Fiorentina boss Montella: Very satisfying to beat AC Milan at San Siroby Carlos Volcanoa month agoSend to a friendShare the loveFiorentina boss Vincenzo Montella was delighted with their 3-1 win at AC Milan.Mateo Musacchio was sent off and Gianluigi Donnarumma saved a penalty for Milan, yet the visitors were comfortable winners.“It wasn’t perfect, because at 3-0 up we should’ve been more concentrated, but it was a lovely night in front of 50,000 at San Siro, so we’re happy,” Montella told Sky Sport Italia.“It is satisfying to have won in this stadium. Someone asked if it was my best victory since returning to Fiorentina – it’s one of my only victories!“I have absolutely no feeling of revenge towards Milan, as we won the Super Cup together, we got along well, we got back into Europe despite not buying any players, so I am grateful to Milan for allowing me to have the role.”Franck Ribery was given a standing ovation by both sets of fans after his goal and when substituted in the final minutes.“I took Ribery off because I expected they’d give him a standing ovation. He is always in the game, always decisive, and has capabilities well beyond the norm, even if he doesn’t have the change of pace he had five or six years ago.” About the authorCarlos VolcanoShare the loveHave your say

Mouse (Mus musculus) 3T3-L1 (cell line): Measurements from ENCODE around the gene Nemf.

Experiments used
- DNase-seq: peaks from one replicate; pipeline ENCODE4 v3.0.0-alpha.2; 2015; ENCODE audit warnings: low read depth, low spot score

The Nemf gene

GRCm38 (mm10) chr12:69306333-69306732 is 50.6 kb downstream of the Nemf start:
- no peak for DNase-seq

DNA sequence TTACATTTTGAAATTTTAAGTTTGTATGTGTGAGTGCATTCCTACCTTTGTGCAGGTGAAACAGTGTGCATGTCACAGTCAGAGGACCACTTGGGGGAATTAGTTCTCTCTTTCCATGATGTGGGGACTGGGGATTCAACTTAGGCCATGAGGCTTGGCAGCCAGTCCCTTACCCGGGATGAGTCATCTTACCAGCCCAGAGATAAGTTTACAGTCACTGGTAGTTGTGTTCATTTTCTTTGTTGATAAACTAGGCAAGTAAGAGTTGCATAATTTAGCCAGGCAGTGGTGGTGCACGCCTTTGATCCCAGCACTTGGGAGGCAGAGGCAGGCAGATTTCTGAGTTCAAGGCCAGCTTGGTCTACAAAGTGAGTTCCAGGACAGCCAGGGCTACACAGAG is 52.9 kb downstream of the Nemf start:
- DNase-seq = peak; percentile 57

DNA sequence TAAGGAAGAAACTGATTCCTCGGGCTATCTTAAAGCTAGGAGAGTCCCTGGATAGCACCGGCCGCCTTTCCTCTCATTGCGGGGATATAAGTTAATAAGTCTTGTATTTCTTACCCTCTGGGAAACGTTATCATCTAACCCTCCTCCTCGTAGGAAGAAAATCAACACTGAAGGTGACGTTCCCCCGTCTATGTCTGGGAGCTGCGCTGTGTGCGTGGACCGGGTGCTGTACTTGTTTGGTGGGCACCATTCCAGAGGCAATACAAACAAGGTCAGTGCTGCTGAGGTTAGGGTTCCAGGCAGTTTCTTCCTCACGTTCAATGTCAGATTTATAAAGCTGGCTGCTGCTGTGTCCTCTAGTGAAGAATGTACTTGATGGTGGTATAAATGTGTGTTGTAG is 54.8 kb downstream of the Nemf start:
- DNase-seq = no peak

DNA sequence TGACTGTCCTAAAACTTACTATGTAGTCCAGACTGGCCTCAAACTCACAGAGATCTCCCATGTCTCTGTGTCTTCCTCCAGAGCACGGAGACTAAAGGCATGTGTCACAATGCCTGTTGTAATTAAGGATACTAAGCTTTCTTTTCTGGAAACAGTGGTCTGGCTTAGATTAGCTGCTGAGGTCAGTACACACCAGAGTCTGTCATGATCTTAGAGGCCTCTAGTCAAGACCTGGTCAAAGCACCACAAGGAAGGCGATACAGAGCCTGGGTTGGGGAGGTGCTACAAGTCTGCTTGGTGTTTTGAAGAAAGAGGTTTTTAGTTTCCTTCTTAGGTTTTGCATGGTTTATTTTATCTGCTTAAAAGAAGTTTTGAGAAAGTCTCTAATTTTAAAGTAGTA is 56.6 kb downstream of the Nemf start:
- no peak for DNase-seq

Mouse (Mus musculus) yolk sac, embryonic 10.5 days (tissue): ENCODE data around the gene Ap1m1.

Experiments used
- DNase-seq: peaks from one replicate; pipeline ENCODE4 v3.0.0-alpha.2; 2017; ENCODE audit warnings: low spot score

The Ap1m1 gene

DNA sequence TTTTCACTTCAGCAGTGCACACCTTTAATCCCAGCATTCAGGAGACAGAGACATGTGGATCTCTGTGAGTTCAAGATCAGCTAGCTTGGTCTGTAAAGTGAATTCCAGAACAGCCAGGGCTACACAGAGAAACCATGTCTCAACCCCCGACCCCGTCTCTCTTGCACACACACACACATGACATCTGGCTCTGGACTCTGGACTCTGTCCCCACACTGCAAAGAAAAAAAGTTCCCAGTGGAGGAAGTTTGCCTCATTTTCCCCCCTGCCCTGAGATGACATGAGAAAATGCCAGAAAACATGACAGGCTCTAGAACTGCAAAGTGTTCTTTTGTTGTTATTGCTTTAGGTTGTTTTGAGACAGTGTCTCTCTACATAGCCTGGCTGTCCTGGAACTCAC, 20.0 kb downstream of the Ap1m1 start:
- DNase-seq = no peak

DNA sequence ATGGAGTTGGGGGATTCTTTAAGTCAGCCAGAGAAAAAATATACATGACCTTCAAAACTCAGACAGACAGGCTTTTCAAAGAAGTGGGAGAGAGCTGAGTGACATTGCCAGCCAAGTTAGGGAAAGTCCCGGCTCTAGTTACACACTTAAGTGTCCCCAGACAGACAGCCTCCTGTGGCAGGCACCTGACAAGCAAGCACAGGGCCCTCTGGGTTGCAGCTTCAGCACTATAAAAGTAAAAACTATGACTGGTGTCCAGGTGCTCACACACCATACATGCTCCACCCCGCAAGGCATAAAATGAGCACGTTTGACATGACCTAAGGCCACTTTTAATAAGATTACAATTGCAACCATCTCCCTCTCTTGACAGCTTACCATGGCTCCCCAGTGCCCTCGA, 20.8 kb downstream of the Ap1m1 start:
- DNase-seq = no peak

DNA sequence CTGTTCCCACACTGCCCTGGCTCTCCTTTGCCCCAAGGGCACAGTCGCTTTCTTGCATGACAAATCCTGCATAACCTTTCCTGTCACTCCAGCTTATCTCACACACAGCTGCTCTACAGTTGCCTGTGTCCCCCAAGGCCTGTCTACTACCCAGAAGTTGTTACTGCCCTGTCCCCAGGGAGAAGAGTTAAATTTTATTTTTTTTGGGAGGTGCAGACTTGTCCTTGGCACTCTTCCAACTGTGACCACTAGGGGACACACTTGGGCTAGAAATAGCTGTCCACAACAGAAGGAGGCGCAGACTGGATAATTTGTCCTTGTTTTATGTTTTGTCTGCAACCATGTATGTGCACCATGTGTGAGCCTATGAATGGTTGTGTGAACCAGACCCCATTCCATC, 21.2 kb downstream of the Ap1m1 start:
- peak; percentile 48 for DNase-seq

Warm Atlantic waters wage a new assault on Arctic ice from below